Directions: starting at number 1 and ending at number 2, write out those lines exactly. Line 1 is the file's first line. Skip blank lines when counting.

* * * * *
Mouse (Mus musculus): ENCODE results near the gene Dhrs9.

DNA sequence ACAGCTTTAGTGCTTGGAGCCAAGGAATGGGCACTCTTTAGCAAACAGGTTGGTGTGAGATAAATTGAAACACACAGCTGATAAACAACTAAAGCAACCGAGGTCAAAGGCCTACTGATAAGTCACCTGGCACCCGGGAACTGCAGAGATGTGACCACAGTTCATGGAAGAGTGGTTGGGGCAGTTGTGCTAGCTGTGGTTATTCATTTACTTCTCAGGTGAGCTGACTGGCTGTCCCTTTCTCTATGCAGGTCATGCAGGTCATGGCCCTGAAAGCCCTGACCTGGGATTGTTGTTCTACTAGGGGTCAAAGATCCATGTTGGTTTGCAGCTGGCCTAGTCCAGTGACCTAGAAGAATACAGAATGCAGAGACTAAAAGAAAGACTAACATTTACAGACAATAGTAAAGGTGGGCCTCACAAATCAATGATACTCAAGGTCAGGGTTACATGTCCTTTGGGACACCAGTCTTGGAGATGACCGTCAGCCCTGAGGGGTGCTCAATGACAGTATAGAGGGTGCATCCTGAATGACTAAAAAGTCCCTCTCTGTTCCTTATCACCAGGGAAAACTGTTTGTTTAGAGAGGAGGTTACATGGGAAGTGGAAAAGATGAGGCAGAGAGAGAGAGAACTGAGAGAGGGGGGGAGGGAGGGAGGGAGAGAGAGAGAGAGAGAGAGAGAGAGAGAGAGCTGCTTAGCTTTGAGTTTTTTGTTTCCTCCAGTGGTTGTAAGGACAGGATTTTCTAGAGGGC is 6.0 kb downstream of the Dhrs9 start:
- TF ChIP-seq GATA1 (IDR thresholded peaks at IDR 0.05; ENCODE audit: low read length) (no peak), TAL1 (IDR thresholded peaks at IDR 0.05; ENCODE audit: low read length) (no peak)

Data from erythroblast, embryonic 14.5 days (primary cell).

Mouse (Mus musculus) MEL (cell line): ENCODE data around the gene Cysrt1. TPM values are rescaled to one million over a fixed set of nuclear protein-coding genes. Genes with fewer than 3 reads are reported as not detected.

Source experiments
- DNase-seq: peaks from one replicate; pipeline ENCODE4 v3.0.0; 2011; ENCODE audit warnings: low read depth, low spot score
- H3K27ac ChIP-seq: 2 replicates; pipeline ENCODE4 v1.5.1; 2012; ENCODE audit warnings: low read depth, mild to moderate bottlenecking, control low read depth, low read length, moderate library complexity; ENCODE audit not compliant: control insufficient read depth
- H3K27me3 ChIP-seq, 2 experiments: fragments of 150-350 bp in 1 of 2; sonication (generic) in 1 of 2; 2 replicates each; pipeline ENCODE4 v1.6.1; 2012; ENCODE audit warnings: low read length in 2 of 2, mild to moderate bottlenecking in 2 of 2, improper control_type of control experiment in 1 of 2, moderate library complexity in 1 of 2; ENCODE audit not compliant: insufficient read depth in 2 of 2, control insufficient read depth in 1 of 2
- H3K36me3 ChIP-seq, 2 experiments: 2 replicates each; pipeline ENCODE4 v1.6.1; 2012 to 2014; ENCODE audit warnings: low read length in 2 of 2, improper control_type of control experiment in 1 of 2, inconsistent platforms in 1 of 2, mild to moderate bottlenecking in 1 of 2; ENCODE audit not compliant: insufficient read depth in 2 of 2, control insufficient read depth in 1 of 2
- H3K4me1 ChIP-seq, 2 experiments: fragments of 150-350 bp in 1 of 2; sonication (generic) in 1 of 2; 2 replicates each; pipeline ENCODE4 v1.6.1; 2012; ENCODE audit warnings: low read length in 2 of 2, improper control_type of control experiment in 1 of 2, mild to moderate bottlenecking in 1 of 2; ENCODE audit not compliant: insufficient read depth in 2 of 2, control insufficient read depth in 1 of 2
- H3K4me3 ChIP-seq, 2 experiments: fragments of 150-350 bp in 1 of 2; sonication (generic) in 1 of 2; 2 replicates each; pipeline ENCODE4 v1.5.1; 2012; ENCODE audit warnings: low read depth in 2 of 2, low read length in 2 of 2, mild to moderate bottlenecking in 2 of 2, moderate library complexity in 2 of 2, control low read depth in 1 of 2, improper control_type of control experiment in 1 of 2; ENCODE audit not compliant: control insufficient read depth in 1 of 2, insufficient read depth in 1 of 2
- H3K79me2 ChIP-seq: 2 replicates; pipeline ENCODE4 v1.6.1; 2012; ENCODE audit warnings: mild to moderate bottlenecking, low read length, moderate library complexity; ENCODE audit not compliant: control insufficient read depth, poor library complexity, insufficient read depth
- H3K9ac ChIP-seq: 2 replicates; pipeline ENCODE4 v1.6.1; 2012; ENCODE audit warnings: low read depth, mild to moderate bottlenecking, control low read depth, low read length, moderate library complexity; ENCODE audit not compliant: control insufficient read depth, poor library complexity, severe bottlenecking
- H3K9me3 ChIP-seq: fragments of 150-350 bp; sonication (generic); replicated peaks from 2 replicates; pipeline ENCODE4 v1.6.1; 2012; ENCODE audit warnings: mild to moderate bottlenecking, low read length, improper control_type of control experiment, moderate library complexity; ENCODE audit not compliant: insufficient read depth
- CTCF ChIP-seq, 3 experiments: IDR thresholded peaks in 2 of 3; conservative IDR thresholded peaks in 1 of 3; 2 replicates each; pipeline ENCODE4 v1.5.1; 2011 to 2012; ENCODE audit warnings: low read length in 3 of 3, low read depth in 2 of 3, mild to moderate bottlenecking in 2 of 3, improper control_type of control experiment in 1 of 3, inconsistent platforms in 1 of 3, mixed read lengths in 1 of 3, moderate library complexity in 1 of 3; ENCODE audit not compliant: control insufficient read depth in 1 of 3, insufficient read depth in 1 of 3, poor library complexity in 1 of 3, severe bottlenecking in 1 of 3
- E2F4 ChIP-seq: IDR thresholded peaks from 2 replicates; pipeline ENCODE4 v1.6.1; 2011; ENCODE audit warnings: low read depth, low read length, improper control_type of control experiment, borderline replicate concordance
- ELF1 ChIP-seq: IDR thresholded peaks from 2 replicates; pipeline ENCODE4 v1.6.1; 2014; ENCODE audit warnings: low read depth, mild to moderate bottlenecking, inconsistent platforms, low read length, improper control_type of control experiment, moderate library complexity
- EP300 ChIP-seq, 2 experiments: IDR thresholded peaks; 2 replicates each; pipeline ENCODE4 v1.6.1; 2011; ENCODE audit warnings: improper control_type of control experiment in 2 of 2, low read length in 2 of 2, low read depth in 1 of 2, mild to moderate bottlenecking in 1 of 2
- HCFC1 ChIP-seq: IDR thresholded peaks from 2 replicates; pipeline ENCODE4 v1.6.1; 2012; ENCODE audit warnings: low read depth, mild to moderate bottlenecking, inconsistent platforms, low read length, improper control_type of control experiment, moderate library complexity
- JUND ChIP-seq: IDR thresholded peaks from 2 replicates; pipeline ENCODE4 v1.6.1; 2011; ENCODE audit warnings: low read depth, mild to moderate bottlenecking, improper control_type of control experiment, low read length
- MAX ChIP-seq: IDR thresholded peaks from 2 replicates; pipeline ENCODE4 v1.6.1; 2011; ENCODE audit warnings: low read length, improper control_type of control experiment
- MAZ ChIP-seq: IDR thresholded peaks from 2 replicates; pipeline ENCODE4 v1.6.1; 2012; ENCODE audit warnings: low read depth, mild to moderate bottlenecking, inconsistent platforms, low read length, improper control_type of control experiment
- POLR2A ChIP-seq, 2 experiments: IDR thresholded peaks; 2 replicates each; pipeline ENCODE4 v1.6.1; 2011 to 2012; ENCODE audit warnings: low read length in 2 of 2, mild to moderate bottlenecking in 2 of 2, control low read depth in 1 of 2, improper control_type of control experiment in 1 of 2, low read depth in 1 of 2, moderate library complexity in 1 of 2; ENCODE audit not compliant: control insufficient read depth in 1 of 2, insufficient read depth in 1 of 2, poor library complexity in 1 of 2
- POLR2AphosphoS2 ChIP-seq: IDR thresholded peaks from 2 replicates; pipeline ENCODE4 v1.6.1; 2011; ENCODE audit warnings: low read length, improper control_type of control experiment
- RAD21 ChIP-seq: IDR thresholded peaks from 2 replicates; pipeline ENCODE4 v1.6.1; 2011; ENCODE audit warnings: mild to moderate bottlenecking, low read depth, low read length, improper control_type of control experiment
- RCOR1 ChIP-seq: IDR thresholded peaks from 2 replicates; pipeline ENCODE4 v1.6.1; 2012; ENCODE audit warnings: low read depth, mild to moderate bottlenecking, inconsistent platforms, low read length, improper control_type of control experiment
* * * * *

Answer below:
Mouse (Mus musculus): ENCODE results near the gene Dhrs9.

DNA sequence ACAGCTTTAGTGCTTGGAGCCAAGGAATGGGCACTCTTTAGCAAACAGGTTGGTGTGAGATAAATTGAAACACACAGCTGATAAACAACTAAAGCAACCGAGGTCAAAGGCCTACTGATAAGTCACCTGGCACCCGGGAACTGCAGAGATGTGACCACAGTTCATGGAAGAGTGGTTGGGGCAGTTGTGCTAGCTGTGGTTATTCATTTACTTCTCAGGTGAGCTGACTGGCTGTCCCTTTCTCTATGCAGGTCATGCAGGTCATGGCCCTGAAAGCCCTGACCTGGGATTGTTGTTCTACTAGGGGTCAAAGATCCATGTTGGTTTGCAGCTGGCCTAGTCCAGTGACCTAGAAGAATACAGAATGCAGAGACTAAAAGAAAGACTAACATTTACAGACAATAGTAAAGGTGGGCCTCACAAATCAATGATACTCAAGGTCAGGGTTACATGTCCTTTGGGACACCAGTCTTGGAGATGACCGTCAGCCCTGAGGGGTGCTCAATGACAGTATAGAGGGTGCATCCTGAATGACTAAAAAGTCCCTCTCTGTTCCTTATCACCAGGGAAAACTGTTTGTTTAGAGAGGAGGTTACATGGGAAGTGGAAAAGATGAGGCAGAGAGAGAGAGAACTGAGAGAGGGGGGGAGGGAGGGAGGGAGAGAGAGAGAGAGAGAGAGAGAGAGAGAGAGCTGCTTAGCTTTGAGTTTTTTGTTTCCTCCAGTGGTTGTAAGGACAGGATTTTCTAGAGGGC is 6.0 kb downstream of the Dhrs9 start: